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Glaetzer Anaperenna Six

Glaetzer Anaperenna Six

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This selection contains three bottles of each of these wines:

Glaetzer Anaperenna 2016

"Even bigger, richer and darker than the 2015, the 2016 Anaperenna Shiraz-Cabernet Sauvignon is 84% Shiraz and 16% Cabernet. These are not wines for fans of shy, delicate wines, but neither are they clumsy fruit bombs. This is pleasantly multifaceted, with complex notes ranging from charred beef, black olive and asphalt to blackberries and cassis, all underscored by loam, vanilla and cedar. Full-bodied (15.5% alcohol), it's hugely ripe but balanced, with supple tannins and enough acidity on the long, velvety finish to balance the ledger. Drink: 2018-2035. 95 points

I was only able to taste a couple of wines with Ben Glaetzer during my May trip to Barossa, so of course he pulled out the best. The 2004 Amon Ra continues to impress, but what Glaetzer has been beaming about the last two years is the debut of his new Shiraz bottling, The Eye of Ra. If you're a Shiraz lover and don't try to track some of this down, you'll be missing out. The rest of the wines were tasted Stateside."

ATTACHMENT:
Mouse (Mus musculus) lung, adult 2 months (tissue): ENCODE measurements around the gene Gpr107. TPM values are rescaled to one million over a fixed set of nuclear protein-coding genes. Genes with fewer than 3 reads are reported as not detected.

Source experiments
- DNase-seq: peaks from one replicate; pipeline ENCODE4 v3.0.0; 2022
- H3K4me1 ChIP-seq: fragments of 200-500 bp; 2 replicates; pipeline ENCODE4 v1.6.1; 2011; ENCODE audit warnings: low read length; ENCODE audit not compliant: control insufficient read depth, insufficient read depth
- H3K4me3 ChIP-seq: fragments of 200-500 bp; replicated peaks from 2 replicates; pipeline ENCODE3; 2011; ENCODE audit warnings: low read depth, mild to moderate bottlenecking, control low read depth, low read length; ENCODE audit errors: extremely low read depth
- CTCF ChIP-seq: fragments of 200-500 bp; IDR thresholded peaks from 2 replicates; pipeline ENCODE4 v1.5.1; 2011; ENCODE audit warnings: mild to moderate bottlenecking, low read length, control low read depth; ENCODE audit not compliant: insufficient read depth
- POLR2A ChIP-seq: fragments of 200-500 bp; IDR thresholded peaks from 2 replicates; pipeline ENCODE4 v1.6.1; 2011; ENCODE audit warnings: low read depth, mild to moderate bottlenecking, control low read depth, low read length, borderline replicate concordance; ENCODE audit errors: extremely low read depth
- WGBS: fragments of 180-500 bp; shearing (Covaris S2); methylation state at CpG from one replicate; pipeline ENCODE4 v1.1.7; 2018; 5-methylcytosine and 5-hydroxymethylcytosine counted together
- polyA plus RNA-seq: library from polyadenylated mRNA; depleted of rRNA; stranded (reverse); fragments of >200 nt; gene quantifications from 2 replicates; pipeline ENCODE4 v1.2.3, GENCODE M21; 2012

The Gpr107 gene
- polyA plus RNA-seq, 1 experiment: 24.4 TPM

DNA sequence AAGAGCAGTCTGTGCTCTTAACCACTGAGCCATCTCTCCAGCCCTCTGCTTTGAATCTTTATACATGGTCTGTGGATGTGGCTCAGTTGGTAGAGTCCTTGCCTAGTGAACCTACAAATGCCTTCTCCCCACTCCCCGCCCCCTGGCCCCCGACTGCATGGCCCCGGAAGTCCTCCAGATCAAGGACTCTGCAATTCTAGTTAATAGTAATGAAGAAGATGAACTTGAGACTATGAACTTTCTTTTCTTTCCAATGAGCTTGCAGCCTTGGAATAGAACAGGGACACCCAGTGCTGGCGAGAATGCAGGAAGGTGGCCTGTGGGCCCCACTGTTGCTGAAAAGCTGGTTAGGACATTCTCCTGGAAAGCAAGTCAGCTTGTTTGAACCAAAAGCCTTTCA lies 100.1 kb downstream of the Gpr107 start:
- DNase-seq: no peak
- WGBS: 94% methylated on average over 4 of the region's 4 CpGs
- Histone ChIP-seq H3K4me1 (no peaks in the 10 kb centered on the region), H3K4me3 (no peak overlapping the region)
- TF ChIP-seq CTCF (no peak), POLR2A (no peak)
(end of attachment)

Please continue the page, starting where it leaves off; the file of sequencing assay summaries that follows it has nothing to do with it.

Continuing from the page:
Joe Czerwinski, Wine Advocate (238)

Glaetzer Anaperenna 2017

"I love what Glaetzer's inclusion of Cabernet brings to the 2017 Anaperenna Shiraz-Cabernet Sauvignon, giving it additional fragrance and length. Lifted aromas of mint, raspberries and dark chocolate mark the nose, while the full-bodied palate is rich and velvety but never heavy, framed by supple tannins that turn silky on the long, long finish. Showing great focus, energy and intensity, expect it to still be going strong in a decade. Drink: 2020-2035. 97 points

There's not much new to report from owner-winemaker Ben Glaetzer, other than that he continues to make some stunning wines from Barossa Valley fruit, sourced mainly from the Ebenezer district in the north of the GI. Talking about the 2017s, Glaetzer says he fears they may be a bit overlooked between the 2016s and the 2018s, but says, "I really like the savory tannin structure. The wines just need time." He compares the wines to those from 2005 (drinking well at the moment) and 2015 vintages. Frost lowered the yields in many Barossa vineyards, which led to fast-ripening fruit, but there weren't any major heat spikes. Don't forget to keep an eye out for his new 2016 Eye of Ra Shiraz (reviewed last year), which will be released later in 2019."

Joe Czerwinski, Wine Advocate (06/19)